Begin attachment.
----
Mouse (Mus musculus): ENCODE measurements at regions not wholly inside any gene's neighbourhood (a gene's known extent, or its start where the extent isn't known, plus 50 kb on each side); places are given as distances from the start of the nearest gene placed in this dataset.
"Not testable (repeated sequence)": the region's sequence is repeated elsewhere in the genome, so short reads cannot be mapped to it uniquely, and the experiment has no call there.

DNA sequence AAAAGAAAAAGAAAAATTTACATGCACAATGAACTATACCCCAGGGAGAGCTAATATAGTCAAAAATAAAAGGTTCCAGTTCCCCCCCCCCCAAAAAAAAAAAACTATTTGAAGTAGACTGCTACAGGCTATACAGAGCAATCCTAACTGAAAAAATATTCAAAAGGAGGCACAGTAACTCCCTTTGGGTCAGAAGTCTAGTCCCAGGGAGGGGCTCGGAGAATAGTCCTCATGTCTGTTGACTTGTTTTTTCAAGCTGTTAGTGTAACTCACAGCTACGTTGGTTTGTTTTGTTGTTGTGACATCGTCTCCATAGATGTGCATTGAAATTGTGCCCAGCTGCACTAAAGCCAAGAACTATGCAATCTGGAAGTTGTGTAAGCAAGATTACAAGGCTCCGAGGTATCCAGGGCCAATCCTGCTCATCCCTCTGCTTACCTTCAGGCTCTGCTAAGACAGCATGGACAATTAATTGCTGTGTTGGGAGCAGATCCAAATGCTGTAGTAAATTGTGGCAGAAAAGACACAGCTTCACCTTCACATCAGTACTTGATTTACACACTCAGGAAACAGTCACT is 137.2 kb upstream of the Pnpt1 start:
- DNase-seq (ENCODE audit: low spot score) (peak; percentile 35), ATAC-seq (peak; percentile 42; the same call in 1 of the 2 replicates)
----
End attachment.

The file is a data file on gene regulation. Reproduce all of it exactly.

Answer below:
Mouse (Mus musculus): ENCODE measurements at regions not wholly inside any gene's neighbourhood (a gene's known extent, or its start where the extent isn't known, plus 50 kb on each side); places are given as distances from the start of the nearest gene placed in this dataset.
"Not testable (repeated sequence)": the region's sequence is repeated elsewhere in the genome, so short reads cannot be mapped to it uniquely, and the experiment has no call there.

DNA sequence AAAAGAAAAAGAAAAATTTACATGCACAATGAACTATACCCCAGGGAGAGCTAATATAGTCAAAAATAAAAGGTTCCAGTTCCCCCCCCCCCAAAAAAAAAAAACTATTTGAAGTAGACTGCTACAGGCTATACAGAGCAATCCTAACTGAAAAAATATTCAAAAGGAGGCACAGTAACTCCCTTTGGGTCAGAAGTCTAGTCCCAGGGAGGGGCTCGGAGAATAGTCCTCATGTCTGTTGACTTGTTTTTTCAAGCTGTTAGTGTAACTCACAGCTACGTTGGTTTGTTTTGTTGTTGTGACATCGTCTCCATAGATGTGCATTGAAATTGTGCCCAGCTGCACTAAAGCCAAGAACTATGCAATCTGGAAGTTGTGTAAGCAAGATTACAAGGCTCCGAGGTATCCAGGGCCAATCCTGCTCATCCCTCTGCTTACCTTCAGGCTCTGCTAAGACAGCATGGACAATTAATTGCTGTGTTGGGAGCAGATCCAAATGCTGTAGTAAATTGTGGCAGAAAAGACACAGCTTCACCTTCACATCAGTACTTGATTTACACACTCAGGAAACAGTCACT is 137.2 kb upstream of the Pnpt1 start:
- DNase-seq (ENCODE audit: low spot score) (peak; percentile 35), ATAC-seq (peak; percentile 42; the same call in 1 of the 2 replicates)